That fateful day…

Nine years ago, virtually to the day, I took a fateful decision that would have far reaching consequences. I got married, to someone I believed would honour, cherish and obey. 

The day was glorious, sunny and warm, and I thought this sunny beginning would herald a new chapter in my life. What transpired was lots of dark clouds and eighteen months of ever mounting difficulties.

Was I naive? Was I gullible? Yes to both. I believed, as anyone does when they’re in love, that the grass is greener on the other side of the fence. There was no grass, just weeds, and certainly not green. 

The day itself was something I would never change. It all went very well indeed. There were scores of people there and I didn’t have the slightest inkling of any trouble that lay ahead. With the drinks being consumed, the music being played, and everyone having a good time, what could be better?

Oh that we ever should be imbued with that mystical quality called clairvoyancy. oh that we can look into the future and stop ourselves from making fateful decisions that will cause is great harm. But back in the real world again, everyone takes the plunge, then regrets it later.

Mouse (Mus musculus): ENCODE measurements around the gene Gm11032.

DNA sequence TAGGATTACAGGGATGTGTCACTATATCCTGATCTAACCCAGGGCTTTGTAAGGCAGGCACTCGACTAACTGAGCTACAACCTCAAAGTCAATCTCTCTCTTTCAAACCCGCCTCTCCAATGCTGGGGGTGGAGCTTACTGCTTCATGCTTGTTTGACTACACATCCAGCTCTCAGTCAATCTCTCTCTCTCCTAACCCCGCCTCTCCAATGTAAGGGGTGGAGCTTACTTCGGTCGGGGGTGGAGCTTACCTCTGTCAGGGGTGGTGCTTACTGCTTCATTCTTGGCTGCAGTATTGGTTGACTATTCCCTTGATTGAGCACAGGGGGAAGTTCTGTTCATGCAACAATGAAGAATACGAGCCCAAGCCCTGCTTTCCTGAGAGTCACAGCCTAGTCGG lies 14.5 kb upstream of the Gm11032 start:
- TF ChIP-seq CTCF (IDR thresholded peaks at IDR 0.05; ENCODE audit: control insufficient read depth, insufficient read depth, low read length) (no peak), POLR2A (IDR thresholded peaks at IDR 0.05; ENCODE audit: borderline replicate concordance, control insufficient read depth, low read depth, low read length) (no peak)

So it’s an anniversary I look back on with some fondness, but also with mixed feelings. Was just wishing a trap door would open in that church and I would fall through it, an escape. That didn’t happen and the problems of that murky union are still there. There will be an official escape one day… you can be sure of that.

Allen Brooks xx


A word of warning….

I had a rather peculiar message sent to me on here today, that bore no relation to the blog post that I put up in the first place. In fact, it was a diatribe about racism.

If anyone is to comment on any of the blog posts, please make it relevant to what was actually written in the first place. I do occasionally write about politics on the blog, but not to excess. The blog is essentially about my life and the everyday battles with anxiety, depression and autism. 

I certainly wish to have no truck with people who use this media platform to propagate their views on race, whatever they might be. Being an author of my own scribblings, I can act as a censor as well. The comments that are deemed offensive or irrelevant will be put in the trash can, where they belong.

Just so everyone is clear!

Allen Brooks xx

Christmas 2010…

Several months earlier, my world was in turmoil. Mum had passed away in June of 2010, and I was struggling to come to terms with that event and others that were going on at a similar time.